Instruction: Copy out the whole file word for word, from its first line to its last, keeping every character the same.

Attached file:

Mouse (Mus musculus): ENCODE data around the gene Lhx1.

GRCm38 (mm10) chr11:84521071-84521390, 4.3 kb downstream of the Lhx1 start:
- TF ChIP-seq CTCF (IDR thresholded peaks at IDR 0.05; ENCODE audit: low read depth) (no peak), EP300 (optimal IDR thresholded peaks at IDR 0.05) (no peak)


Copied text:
Mouse (Mus musculus): ENCODE data around the gene Lhx1.

GRCm38 (mm10) chr11:84521071-84521390, 4.3 kb downstream of the Lhx1 start:
- TF ChIP-seq CTCF (IDR thresholded peaks at IDR 0.05; ENCODE audit: low read depth) (no peak), EP300 (optimal IDR thresholded peaks at IDR 0.05) (no peak)